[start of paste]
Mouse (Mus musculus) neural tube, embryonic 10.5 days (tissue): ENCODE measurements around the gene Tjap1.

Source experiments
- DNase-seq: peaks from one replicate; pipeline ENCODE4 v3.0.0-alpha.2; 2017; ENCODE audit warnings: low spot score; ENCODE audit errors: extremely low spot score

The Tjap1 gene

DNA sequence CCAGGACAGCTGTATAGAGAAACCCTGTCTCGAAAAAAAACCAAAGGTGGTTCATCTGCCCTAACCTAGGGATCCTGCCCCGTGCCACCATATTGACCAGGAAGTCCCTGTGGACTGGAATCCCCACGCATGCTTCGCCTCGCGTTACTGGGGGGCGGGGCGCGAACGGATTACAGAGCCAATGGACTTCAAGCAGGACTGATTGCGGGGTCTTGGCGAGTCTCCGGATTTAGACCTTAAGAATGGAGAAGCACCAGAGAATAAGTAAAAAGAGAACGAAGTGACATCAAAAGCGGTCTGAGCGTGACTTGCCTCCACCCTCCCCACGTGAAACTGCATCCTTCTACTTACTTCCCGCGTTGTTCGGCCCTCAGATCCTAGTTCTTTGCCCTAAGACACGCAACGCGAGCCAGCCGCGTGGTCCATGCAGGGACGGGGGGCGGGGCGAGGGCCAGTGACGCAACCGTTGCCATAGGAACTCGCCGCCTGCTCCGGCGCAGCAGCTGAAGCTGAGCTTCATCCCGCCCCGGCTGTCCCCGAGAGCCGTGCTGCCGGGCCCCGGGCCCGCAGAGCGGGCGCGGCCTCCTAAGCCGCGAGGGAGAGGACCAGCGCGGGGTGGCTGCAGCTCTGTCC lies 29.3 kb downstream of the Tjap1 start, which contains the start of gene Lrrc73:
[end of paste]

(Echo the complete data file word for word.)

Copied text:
Mouse (Mus musculus) neural tube, embryonic 10.5 days (tissue): ENCODE measurements around the gene Tjap1.

Source experiments
- DNase-seq: peaks from one replicate; pipeline ENCODE4 v3.0.0-alpha.2; 2017; ENCODE audit warnings: low spot score; ENCODE audit errors: extremely low spot score

The Tjap1 gene

DNA sequence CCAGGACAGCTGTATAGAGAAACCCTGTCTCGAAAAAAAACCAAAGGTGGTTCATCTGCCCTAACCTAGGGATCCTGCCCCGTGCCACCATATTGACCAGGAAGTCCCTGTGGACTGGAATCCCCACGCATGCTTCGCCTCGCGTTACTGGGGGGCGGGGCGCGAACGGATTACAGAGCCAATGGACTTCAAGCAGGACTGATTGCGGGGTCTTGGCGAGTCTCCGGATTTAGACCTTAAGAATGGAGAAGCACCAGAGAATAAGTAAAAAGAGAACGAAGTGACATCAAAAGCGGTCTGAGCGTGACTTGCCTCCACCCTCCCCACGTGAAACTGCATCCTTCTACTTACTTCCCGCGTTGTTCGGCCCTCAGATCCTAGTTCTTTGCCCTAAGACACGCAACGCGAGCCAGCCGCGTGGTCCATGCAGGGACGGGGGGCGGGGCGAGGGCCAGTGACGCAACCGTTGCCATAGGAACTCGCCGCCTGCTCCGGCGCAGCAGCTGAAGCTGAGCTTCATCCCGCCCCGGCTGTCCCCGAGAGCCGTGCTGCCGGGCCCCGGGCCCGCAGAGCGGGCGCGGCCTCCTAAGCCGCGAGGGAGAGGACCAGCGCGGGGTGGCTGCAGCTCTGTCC lies 29.3 kb downstream of the Tjap1 start, which contains the start of gene Lrrc73: